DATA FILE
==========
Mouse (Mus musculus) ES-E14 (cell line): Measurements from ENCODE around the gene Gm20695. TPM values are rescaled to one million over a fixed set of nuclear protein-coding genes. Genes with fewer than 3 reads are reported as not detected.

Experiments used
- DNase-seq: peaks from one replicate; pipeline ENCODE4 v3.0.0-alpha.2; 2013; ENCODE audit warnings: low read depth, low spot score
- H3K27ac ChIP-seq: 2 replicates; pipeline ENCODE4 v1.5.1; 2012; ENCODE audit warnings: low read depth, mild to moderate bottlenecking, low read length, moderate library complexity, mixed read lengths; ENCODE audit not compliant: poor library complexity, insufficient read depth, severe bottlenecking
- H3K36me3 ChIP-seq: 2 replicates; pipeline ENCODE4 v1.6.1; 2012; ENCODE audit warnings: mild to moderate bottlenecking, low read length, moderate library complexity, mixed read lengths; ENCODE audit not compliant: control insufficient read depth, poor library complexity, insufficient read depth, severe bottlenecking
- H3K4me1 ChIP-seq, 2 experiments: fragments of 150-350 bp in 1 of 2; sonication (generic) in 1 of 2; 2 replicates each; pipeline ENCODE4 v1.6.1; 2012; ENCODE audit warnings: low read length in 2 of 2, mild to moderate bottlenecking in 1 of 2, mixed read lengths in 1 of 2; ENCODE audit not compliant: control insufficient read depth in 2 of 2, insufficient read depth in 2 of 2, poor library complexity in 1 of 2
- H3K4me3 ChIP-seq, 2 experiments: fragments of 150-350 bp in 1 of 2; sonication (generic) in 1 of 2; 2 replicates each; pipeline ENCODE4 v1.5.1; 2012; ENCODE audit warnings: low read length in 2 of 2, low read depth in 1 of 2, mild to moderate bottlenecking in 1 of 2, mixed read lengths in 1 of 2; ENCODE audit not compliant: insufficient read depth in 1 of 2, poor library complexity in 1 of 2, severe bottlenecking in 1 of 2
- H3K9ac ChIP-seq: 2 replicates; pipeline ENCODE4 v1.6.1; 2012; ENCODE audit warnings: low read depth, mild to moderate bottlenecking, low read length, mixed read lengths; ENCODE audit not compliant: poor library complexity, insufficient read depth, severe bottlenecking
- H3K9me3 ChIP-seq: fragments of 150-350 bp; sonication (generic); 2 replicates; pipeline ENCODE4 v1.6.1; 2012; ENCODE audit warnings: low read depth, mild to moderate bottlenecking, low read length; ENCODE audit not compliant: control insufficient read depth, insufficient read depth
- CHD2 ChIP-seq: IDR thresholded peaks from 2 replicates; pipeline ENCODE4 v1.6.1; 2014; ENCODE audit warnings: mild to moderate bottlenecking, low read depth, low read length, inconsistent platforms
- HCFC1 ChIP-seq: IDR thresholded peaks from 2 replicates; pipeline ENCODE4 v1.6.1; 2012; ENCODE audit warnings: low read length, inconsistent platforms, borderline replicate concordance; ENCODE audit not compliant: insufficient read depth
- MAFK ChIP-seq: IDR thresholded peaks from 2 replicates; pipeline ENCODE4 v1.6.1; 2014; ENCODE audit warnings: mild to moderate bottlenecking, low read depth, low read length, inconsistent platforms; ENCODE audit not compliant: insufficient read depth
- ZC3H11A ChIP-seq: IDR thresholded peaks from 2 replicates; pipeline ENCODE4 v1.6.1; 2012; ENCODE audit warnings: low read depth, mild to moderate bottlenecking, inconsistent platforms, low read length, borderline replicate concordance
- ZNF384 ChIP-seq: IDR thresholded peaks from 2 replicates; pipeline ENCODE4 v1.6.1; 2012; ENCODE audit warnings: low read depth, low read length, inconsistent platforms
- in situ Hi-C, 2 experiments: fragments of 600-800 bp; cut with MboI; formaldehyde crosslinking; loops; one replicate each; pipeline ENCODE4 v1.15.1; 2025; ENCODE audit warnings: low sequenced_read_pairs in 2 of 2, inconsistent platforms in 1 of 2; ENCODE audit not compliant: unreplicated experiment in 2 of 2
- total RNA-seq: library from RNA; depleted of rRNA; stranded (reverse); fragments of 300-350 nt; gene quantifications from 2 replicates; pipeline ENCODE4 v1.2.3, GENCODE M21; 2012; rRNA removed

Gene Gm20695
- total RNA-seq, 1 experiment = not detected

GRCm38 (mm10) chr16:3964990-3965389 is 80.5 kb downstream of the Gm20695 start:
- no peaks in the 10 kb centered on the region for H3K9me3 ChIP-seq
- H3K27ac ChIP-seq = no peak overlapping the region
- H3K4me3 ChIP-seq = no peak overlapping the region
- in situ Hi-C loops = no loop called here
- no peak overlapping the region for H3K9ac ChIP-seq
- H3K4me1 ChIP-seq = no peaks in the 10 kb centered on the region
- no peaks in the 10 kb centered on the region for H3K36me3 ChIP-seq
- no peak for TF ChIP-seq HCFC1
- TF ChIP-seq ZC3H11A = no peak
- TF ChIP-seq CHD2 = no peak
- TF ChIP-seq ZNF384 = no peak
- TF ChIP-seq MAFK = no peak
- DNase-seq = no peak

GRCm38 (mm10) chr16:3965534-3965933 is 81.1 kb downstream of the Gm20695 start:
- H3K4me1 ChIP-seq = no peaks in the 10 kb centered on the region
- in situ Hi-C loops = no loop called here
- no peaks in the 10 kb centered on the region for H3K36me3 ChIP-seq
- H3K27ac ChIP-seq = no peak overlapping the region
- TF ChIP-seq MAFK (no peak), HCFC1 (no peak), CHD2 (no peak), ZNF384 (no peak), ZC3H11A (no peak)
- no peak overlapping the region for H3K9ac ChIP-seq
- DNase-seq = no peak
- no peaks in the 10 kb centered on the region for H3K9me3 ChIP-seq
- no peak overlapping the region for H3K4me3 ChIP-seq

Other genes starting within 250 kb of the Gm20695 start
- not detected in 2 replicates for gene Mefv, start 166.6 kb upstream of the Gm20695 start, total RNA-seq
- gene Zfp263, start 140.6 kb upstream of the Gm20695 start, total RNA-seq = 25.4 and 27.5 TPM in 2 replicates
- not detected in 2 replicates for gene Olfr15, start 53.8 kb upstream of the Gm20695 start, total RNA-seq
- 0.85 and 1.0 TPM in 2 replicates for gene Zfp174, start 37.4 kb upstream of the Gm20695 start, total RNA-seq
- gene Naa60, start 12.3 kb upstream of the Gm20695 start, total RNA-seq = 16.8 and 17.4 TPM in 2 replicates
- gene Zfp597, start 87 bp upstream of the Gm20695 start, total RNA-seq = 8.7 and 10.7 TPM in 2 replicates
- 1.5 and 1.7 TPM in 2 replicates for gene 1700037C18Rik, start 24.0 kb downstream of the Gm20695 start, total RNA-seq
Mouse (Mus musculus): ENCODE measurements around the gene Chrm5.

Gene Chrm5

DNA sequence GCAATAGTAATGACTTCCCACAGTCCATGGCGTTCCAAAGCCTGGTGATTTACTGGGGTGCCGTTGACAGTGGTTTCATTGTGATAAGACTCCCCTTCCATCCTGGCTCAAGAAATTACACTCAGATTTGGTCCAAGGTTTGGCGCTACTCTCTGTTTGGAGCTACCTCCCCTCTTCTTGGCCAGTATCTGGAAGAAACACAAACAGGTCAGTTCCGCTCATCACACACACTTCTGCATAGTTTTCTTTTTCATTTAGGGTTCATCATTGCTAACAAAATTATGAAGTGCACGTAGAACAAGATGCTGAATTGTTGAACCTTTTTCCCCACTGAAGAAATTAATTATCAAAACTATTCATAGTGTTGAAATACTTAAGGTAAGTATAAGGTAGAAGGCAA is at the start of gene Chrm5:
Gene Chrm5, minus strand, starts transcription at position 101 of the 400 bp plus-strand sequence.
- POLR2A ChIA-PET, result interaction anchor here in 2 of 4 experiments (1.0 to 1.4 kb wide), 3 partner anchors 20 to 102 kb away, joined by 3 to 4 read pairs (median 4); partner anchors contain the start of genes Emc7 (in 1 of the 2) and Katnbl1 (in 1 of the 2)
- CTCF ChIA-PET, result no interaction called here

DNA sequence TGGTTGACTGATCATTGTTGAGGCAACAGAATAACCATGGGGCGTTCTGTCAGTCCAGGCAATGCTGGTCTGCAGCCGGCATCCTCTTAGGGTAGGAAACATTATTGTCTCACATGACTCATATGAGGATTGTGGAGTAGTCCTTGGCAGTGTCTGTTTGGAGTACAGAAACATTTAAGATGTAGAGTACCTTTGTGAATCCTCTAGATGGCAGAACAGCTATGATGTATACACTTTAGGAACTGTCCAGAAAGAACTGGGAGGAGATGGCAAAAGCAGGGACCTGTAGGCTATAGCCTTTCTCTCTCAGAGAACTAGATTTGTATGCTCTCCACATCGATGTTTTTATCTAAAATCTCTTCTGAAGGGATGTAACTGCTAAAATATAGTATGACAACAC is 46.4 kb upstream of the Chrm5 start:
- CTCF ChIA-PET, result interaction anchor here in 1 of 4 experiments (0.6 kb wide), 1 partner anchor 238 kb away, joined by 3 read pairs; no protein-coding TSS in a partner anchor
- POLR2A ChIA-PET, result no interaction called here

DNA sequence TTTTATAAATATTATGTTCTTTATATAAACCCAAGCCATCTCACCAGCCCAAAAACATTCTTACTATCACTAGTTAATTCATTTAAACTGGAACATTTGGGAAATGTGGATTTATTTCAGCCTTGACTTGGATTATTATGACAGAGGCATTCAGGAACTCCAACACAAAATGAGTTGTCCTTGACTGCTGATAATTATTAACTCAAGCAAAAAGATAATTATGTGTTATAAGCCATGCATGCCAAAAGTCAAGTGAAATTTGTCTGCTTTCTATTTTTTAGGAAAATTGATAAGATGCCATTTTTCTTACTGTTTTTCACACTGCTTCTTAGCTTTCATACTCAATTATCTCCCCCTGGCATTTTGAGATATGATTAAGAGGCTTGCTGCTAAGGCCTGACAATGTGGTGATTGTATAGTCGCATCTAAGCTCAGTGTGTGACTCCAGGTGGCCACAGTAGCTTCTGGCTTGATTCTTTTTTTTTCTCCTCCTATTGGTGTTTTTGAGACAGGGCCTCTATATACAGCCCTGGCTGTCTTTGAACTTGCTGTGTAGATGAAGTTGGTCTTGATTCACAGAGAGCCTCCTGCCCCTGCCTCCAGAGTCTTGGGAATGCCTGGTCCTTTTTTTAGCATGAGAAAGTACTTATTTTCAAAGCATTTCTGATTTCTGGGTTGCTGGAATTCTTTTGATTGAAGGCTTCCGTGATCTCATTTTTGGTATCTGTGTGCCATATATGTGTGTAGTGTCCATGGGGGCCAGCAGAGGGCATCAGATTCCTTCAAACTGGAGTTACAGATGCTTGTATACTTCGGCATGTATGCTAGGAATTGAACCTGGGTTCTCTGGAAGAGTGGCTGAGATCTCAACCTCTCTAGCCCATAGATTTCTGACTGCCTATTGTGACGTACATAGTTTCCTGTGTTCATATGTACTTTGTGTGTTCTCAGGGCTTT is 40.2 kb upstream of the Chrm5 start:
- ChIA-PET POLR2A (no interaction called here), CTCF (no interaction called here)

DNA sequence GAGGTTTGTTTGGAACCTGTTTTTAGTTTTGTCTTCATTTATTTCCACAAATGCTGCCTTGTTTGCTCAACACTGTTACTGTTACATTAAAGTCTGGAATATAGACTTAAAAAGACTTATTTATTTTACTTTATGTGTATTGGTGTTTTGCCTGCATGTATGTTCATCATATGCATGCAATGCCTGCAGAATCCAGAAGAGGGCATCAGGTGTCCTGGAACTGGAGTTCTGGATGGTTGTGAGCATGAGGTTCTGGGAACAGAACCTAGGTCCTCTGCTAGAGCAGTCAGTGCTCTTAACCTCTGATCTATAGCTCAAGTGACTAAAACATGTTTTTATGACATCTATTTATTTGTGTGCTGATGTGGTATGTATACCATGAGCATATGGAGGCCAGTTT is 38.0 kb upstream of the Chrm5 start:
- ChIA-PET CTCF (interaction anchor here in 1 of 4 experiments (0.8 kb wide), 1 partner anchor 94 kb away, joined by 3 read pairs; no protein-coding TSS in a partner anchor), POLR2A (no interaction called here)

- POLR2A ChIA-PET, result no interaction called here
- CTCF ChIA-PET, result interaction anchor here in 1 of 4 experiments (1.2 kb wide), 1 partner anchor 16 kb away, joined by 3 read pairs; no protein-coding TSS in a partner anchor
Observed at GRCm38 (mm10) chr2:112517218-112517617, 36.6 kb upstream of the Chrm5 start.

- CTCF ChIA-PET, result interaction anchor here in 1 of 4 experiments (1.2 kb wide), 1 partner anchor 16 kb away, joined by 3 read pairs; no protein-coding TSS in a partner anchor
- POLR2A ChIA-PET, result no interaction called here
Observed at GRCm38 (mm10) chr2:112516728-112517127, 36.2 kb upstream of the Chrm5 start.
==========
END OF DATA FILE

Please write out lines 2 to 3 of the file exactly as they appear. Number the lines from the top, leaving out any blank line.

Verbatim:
Experiments used
- DNase-seq: peaks from one replicate; pipeline ENCODE4 v3.0.0-alpha.2; 2013; ENCODE audit warnings: low read depth, low spot score